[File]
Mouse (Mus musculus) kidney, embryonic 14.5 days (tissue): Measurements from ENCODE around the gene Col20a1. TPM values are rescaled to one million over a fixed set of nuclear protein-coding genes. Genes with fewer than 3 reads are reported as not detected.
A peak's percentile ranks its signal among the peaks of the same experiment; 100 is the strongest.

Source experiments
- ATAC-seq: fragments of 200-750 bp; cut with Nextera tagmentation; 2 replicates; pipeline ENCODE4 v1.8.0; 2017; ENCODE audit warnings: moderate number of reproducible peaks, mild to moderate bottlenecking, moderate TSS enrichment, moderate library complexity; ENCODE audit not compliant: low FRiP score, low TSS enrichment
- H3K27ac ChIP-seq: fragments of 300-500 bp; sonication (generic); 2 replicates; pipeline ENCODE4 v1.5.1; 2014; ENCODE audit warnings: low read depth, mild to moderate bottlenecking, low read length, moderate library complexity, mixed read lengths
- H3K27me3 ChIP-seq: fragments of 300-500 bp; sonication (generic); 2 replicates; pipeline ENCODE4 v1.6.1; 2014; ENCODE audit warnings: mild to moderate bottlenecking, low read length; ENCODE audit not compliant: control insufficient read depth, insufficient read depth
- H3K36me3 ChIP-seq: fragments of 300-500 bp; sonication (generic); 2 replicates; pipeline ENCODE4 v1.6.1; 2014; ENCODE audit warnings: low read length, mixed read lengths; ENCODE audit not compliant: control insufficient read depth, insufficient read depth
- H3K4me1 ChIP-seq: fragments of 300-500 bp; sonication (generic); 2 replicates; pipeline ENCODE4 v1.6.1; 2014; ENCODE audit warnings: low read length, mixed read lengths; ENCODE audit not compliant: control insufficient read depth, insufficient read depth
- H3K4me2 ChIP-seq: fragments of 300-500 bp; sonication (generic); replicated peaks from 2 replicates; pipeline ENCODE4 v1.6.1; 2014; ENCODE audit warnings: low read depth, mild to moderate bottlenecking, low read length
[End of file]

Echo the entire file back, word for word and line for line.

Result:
Mouse (Mus musculus) kidney, embryonic 14.5 days (tissue): Measurements from ENCODE around the gene Col20a1. TPM values are rescaled to one million over a fixed set of nuclear protein-coding genes. Genes with fewer than 3 reads are reported as not detected.
A peak's percentile ranks its signal among the peaks of the same experiment; 100 is the strongest.

Source experiments
- ATAC-seq: fragments of 200-750 bp; cut with Nextera tagmentation; 2 replicates; pipeline ENCODE4 v1.8.0; 2017; ENCODE audit warnings: moderate number of reproducible peaks, mild to moderate bottlenecking, moderate TSS enrichment, moderate library complexity; ENCODE audit not compliant: low FRiP score, low TSS enrichment
- H3K27ac ChIP-seq: fragments of 300-500 bp; sonication (generic); 2 replicates; pipeline ENCODE4 v1.5.1; 2014; ENCODE audit warnings: low read depth, mild to moderate bottlenecking, low read length, moderate library complexity, mixed read lengths
- H3K27me3 ChIP-seq: fragments of 300-500 bp; sonication (generic); 2 replicates; pipeline ENCODE4 v1.6.1; 2014; ENCODE audit warnings: mild to moderate bottlenecking, low read length; ENCODE audit not compliant: control insufficient read depth, insufficient read depth
- H3K36me3 ChIP-seq: fragments of 300-500 bp; sonication (generic); 2 replicates; pipeline ENCODE4 v1.6.1; 2014; ENCODE audit warnings: low read length, mixed read lengths; ENCODE audit not compliant: control insufficient read depth, insufficient read depth
- H3K4me1 ChIP-seq: fragments of 300-500 bp; sonication (generic); 2 replicates; pipeline ENCODE4 v1.6.1; 2014; ENCODE audit warnings: low read length, mixed read lengths; ENCODE audit not compliant: control insufficient read depth, insufficient read depth
- H3K4me2 ChIP-seq: fragments of 300-500 bp; sonication (generic); replicated peaks from 2 replicates; pipeline ENCODE4 v1.6.1; 2014; ENCODE audit warnings: low read depth, mild to moderate bottlenecking, low read length